Lion Release Program

Introduction to the African Lion Rehabilitation & Release into the Wild Program

Welcome to ALERT’s lion rehabilitation and release into the wild program

ALERT recognizes that programs directed towards protecting habitat for the remaining wild lions must continue to be the mainstay of conservation efforts and that new multi-disciplinary and collaborative approaches are necessary to achieve this.  

Given the speed of decline in lion populations (43% between 1993 and 2014) and the IUCN’s Red List classification assessment that “… the reduction or its causes may not have ceased OR may not be understood OR may not be reversible”, we also recognize that ex-situ management can compliment those efforts.

IUCN technical guidelines include that ex-situ management “may be critical in preventing species extinction when wild population decline is steep and the chance of sufficiently rapid reduction of primary threats is slim or uncertain or has been inadequately successful to date”. 

With the lion population facing a threat that now exceeds those of rhino and elephant (in terms of the percentage of the population disappearing), the criteria that the IUCN technical guidelines provide may now be applicable and the model that ALERT has worked on to put lion back into the wild may apply.

There are, however, many complications and potential dangers inherent in reintroducing lions back into the wild, most notably the likely conflicts with humans and their livestock following release; this may be especially true of captive-bred lions that might not have learned human avoidance characteristics of some wild lions.

There are several reasons that have been put forward to explain why past predator releases have had limited success:

  • the animals were not given pre-release training
  • their dependence on humans was not curtailed
  • they were released as individuals with no natural social system
  • and that they had no experience of predatory or competitive species.

The African Lion Rehabilitation & Release into the Wild Program seeks to find a solution to these problems by using a staged program.

Rehabilitation Phase:

  • Captive-bred lion cubs are taken on walks into a national park or game reserve from 6 weeks of age with trained handlers, interns, volunteers and guests. Cubs are retired from this phase at approximately 18 months of age
  • On these walks, cubs develop a natural play, social and hunting behaviours. The interaction with a complex natural environment also facilitates cognitive development.
  • Natural hunting behaviours are developed and tested on walks, with cubs being able to hunt small (warthog, kudu, duiker, steenbok, impala) and large (wildebeest, zebra, other game species).
  • Phase 1 is currently taking place at Fuller Forest (Victoria Falls) and Antelope Park  (Gweru)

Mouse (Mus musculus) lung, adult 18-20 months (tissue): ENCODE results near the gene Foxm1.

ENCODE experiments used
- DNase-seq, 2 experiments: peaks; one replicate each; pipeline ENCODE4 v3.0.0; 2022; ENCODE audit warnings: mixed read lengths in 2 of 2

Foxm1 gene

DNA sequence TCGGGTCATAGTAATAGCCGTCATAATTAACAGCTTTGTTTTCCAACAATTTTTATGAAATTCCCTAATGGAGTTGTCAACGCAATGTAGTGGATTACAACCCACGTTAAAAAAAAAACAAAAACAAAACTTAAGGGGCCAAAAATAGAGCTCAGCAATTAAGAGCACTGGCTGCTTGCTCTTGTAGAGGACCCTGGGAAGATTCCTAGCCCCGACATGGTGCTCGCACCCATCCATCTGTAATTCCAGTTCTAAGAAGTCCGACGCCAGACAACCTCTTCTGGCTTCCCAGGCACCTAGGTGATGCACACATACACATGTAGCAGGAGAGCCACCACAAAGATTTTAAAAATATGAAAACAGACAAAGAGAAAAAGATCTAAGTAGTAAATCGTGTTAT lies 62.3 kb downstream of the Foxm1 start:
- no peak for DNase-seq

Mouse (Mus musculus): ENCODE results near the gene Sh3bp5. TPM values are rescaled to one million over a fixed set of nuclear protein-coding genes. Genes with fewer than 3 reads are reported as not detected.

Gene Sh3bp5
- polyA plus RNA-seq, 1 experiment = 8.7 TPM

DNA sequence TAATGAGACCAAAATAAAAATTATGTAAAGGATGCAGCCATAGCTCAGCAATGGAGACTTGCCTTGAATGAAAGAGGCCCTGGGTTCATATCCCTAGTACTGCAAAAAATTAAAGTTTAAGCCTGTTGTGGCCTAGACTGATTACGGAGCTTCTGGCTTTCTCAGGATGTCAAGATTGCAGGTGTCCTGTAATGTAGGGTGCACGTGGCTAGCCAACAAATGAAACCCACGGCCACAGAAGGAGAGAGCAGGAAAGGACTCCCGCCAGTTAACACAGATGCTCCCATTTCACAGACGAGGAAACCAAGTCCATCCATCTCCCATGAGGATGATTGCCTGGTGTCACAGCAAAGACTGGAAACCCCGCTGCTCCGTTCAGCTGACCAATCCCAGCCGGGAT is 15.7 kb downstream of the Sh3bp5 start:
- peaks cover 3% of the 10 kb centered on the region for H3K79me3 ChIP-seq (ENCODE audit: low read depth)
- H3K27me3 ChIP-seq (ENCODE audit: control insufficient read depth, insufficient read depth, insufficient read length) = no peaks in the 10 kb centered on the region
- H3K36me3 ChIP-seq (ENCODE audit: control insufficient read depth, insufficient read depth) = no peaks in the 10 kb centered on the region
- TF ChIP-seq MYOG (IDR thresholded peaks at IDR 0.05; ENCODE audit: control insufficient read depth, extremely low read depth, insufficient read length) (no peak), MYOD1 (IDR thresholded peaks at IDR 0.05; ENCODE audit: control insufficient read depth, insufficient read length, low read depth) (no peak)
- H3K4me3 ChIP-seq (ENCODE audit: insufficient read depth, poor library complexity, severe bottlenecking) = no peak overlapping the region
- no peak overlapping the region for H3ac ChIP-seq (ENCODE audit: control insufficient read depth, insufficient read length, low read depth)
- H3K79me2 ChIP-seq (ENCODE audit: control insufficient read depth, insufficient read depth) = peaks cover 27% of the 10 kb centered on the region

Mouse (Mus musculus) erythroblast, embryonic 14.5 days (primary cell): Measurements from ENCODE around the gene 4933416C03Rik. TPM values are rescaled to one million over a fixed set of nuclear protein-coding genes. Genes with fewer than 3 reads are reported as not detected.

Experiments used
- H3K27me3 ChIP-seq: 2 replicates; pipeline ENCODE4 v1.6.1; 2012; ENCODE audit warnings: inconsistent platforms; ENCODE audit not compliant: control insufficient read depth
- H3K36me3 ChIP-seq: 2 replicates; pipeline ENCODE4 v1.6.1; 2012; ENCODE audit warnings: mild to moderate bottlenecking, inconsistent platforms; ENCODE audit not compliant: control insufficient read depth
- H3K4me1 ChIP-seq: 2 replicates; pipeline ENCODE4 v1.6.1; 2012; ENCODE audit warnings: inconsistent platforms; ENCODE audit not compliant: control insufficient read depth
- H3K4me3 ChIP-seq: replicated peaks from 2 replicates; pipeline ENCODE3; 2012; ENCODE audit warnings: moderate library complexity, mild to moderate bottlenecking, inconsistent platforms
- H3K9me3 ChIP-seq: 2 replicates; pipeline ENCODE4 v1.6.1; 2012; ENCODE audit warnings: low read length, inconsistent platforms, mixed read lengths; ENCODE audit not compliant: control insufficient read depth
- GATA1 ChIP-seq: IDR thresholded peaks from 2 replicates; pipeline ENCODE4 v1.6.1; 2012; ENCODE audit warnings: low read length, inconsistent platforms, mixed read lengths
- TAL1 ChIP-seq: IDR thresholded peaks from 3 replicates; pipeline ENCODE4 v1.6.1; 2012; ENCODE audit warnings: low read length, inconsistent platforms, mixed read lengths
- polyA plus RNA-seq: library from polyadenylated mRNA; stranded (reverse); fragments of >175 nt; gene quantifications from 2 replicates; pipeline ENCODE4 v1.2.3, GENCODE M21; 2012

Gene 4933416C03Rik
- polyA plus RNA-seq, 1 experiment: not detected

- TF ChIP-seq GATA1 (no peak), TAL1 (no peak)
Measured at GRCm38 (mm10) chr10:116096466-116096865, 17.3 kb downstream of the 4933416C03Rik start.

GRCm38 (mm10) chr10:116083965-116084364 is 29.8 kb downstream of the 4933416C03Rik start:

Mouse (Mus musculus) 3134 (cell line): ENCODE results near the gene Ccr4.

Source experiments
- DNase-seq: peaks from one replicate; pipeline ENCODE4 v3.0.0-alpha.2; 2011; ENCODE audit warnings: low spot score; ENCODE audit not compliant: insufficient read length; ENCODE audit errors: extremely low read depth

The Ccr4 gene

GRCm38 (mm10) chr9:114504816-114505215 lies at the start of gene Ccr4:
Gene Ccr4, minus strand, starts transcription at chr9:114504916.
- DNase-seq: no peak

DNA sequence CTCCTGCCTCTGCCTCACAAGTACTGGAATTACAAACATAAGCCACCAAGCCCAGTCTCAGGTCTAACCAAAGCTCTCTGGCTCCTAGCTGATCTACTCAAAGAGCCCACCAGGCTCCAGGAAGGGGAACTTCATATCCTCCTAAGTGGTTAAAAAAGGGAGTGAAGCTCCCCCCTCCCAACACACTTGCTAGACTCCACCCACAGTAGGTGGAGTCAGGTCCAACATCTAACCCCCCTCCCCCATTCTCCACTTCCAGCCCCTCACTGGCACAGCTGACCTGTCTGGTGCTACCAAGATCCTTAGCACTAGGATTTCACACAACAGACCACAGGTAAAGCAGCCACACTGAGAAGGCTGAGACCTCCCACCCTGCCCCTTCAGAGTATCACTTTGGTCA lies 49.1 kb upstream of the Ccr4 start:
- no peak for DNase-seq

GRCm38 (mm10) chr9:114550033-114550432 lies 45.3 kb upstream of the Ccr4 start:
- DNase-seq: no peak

Read more about the Rehabilitation Phase

Captive-bred cubs are cared for by a human handler from three weeks old.  Cubs at this age will hide out in the same way that wild cubs will do, using the safe housing designed for them, and coming out to suckle and play when their surrogate mother returns. 

It is through this constant interaction with their handler that the cubs gain confidence in their “mother” meaning they will have the confidence to follow their “mother” into the African Bush to experience their natural habitat.

The cubs are taken out on their first walks around the age of six-weeks-old; they are easily frightened and rely on the handler for a sense of safety.  Shortly after other handlers are introduced to the cubs to simulate a wild mother introducing her cubs to the rest of her pride, but the surrogate mother is always present to give the cubs the security they need.

As the cubs get older and gain in confidence they are taken on longer walks, covering greater distances.  Natural behaviours are encouraged to develop through constant interaction with their environment, prey species that they encounter and through social bonding and play within their cub kin group.  

Tourists are permitted to join the lion walks when the cubs are between six and eighteen months old and again are treated by the lions as dominant members of the pride.  In allowing this participation the program raises awareness and generates funding to operate the release programme. 

An assessment was undertaken jointly by a team comprising an independent consultant biologist and two members of the Zimbabwe Parks & Wildlife Management Authority. The team reported favourably on this rather unique and specialised activity and their assessment was generally supportive of “Walk with Lions”… WWF SARPO has no objections to operations of this nature, provided the principles and practices as developed and implemented by Antelope Park are adhered to.”  (from a report compiled by Dr. R.D. Taylor, Conservation Programme Director for the WWF Southern African Regional Programme Office (SARPO) 

Developing the Cubs’ Natural Hunting Instincts

The cubs will often encounter natural prey species on their walks including small antelope such as duiker or steenbok, and larger species such as wildebeest, zebra or buffalo.  It is through repeated exposure to these species that the young lions are given the opportunity to hone their natural hunting instincts.  When the cubs are very young they will do little more than watching the prey.  Around the age of six-months-old, they make tentative steps towards the animals they encounter and even make their first real efforts at stalking.